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After the holiday feast that was November, December is traditionally a month of fasting for game releases but there are still plenty of leftovers. Video Games Plus is here to feed you with more news and reviews. This week we go to the Batcave for news on “Batman: Arkham City” DLC, a look at a new trailer for “Spec Ops: The Line” and a review of “Elder Scrolls V: Skyrim.”
New Arkham City DLC on the Way
To the Batcave, Robin!
Batman’s home away from home is reported to be part of new downloadable content coming December 20 for “Batman: Arkham City.”
Arkham City developer Rocksteady Studios announced the DLC on their Arkham City News Twitter account with a tweet that says: "Brand new DLC coming December 20th with all new Batcave. Jokers carnival and the iceberg lounge also available to download then!"
No other details have been officially released, including the price, but we’re anxious to find out more.
This will actually be the third in the downloadable additions to Arkham City. In the Robin Bundle Pack that went live two weeks ago, Batman’s sidekick was added to the fun with his own unique gadgets and special moves. The first DLC, the Nightwing Pack, was released a week after the game’s launch.
It’s no surprise that Arkham City has been blessed with lots of DLC. Last month, Warner Bros. Interactive Entertainment announced news that the game shipped 4.6 million copies in its first week on sale -- more than twice that of its predecessor, “Batman: Arkham Asylum.”
Trippy New “Spec Ops” Trailer
It sounds like “Spec Ops: The Line” shares more in common with the movie “Apocolypse Now” than “Call of Duty.”
When it was first announced, it was easy to dismiss Spec Ops as another Modern Warfare or Ghost Recon wannabe but it’s shaping up to be more than a little trippy as seen in a new trailer.
The plot of the campaign focuses on Captain Walker, a U.S. Delta Force soldier on a harrowing rescue mission to save the 33rd squad of the U.S. Infantry and a colonel who remained behind in war-torn Dubai. The army colonel’s name is John Konrad, an obvious homage to Joseph Conrad, who wrote “Heart of Darkness” – the novel on which Francis Ford Coppola’s mindbender of a war movie “Apocolypse Now” is based on.
According to publisher 2K Games, you’ll be facing fellow soldiers instead of the foreign insurgents and terrorists of most other war-based shooters, and “you and your men will experience madness -- A world shattered by the failings of great men.”
Exploring the psychology of modern warfare is heady stuff, and a thoughtful narrative has never been the strong suit of military shooters, we’re interested to see more from “Spec Ops: The Line” before its release this upcoming spring.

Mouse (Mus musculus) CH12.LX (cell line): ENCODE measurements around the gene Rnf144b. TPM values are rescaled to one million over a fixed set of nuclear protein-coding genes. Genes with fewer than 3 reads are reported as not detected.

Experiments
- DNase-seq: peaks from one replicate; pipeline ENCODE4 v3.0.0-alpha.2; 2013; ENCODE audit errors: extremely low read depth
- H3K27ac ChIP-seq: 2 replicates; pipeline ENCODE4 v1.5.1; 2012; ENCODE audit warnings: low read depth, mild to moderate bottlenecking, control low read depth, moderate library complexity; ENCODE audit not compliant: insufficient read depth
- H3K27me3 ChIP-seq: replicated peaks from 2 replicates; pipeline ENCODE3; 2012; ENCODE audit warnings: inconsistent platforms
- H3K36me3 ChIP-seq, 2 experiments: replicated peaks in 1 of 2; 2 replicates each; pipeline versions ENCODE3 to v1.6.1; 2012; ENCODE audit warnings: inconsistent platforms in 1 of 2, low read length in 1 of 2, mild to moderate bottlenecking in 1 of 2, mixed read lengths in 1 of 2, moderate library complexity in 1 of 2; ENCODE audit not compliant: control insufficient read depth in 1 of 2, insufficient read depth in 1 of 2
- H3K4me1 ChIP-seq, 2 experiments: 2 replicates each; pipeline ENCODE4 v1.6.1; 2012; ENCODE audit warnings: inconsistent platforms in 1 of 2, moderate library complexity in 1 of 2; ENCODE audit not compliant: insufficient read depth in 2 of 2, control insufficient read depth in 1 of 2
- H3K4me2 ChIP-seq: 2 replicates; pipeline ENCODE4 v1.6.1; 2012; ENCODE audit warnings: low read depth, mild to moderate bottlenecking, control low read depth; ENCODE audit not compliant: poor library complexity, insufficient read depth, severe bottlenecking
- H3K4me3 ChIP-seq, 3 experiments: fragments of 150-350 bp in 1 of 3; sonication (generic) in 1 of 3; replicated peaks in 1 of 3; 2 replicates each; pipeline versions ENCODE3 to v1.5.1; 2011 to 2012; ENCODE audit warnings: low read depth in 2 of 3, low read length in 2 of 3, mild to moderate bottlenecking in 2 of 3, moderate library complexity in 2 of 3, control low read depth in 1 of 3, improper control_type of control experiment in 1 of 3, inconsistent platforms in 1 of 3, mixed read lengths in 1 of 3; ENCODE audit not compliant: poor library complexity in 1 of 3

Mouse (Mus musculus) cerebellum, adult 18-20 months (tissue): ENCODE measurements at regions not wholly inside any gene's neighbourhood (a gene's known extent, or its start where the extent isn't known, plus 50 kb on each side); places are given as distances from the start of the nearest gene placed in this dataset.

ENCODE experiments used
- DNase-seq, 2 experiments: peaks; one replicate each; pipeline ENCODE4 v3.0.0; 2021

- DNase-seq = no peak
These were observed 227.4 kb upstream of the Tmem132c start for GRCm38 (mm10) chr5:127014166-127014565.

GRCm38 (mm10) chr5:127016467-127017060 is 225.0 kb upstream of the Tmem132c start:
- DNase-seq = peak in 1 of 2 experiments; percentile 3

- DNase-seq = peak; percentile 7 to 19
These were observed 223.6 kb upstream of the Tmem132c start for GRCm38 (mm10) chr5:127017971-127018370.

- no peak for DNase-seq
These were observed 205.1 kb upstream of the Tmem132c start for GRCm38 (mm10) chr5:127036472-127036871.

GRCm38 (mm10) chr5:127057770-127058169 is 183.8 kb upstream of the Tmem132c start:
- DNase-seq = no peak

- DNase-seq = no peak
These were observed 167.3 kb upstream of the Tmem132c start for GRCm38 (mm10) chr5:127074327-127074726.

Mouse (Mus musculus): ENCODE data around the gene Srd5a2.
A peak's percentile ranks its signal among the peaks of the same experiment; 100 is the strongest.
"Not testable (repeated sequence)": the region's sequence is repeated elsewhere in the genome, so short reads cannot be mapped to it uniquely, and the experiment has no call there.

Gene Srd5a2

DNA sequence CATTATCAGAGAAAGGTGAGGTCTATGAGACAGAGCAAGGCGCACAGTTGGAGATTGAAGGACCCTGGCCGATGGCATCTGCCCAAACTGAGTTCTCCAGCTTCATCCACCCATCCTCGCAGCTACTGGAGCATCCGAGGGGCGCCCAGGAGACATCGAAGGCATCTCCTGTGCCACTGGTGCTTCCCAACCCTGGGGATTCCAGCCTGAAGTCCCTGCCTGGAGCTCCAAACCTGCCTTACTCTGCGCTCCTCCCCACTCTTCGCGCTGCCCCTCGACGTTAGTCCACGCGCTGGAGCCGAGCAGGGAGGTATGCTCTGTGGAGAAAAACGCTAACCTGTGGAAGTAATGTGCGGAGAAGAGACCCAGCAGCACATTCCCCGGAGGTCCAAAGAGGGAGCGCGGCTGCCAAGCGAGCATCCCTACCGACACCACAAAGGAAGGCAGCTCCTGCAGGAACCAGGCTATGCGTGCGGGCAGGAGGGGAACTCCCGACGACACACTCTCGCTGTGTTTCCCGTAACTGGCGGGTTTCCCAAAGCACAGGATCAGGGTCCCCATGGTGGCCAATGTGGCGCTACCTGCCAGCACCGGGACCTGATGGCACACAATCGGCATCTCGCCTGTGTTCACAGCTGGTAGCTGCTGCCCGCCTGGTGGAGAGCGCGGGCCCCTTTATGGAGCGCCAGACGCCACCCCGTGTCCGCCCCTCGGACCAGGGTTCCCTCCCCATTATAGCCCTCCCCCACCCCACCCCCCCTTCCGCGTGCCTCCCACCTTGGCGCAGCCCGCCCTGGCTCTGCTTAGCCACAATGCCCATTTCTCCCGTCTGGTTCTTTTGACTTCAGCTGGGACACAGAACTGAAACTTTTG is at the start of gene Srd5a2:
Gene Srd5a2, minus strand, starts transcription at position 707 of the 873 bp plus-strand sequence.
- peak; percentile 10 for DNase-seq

Review: "Elder Scrolls V: Skyrim"
(Xbox 360, PS3, PC)
Wanna be a mighty spellcasting wizard? Maybe you want to play as a feral werewolf who initiates a preemptive strike at a guild of werewolf hunters. Perhaps you’d like to inhabit the role of an elven blacksmith and alchemist with a talent for making cool potions and gear or a cat-faced pickpocket who breaks into homes at night and robs people of all of their valuables.
Sure, there’s a story in “Elder Scrolls V: Skyrim,” something about an anonymous prisoner who learns they’re the last in a bloodline of dragonslayers destined to save the world, but at its heart, Skyrim is about getting completely lost in a rich fantasy world that offers hundreds of hours of compelling content. In fact, Skyrim publisher Bethesda brags that there’s over 300 hours of content packed onto one tiny disc if you involve yourself with all of the subquests available.
You can climb towers and try to bring down fire-breathing dragons with your archery skills...
In most games with long play times, much of the content is padded with grinding and boring fetch-this-item-and-bring-it-back quests, but there’s an incredible amount of variety in Skyrim. You can climb towers and try to bring down fire-breathing dragons with your archery skills, you can get married, get into a drinking contest or take sides in petty arguments between lovers. Or better yet, you can explore the nearly unlimited environments of the world itself. Where Skyrim’s predecessor, “Elder Scrolls IV: Oblivion” felt ripped from a generic Medieval fantasy world, this game world has a distinct Norse flavor filled with harsh mountain peaks, sparkling rivers, and Viking-like buildings and people.
Skyrim’s not for everyone. It’s obviously time consuming and the voice acting and animation of the characters still feels awkward, but If you’re a fan of open world role-playing games, burn your social calendar and pick up Skyrim right now.
For more from Ryan Smith, follow him on Twitter: @RyanSmithWriter